The European Medicines Agency recommended conditional approval Monday for a coronavirus vaccine developed by BioNTech and Pfizer to be used across the European Union, weeks after the shot was first authorized in Britain and the United States.

Following a closed-doors expert meeting, the EU drug regulator said it was recommending the shot be given to people over 16 years of age. The pharmaceutical companies will need to submit follow-up data on their vaccine for the next year.

“This is really a historic scientific achievement," said Emer Cooke, the head of the agency. “It is a significant step forward in our fight against the pandemic.”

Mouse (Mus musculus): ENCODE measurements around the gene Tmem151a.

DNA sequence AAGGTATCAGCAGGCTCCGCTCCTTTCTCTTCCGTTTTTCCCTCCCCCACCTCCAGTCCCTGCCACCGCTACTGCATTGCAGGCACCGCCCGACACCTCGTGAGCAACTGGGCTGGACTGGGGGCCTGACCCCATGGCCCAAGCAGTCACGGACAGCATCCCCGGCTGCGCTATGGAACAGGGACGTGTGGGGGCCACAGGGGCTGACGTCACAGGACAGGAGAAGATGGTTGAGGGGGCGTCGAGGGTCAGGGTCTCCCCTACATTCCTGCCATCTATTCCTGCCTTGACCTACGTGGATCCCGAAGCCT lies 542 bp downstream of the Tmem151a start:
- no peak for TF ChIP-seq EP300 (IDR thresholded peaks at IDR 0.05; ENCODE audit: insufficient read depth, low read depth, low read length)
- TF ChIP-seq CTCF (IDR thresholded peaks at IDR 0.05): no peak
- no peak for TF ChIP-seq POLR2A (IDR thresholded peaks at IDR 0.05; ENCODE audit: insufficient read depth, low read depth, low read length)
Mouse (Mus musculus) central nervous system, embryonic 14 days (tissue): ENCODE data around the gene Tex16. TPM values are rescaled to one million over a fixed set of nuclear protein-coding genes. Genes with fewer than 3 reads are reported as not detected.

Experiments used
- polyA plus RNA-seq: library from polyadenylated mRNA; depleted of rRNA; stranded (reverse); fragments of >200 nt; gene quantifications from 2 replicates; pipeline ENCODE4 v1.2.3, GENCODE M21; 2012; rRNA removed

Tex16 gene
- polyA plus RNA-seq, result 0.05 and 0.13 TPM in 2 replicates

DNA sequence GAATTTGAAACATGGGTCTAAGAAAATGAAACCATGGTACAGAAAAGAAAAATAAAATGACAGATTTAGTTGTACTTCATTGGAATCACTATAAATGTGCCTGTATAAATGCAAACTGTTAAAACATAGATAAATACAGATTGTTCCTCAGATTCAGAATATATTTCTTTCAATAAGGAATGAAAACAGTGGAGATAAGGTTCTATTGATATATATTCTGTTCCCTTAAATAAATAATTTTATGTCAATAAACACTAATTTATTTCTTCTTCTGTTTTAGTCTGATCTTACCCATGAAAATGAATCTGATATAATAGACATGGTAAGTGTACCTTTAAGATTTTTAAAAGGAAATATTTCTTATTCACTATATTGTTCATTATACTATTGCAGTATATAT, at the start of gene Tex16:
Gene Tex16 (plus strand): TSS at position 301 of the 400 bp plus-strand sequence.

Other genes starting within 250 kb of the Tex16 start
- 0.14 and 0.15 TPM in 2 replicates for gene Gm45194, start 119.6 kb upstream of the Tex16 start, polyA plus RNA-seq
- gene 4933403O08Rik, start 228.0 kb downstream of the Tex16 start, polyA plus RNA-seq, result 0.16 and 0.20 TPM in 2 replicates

The approval needs to be rubber-stamped by the EU's executive branch, a move its chief said is likely to happen Monday evening.

Newsom in Quarantine Again After Staff Member Tests Positive for COVID-19

A spokesperson from Gov. Gavin Newsom’s office confirmed Sunday night that Newsom is in quarantine again after a staff member tested positive for COVID-19, NBC Bay Area reports.

The staff member did come into contact with Newsom and other staff members, but Newsom and all of the other staff members tested negative for the virus Sunday. The spokesperson said that per state guidelines, the governor will quarantine for 10 days.

“As soon as our office was informed of this positive test, our director of operations initiated the state’s COVID-19 protocols for state emergencies,” the spokesperson said in a statement. “We are working with the California Office of Emergency Services and the California Department of Public Health on contact tracing.”

Associated Press/NBC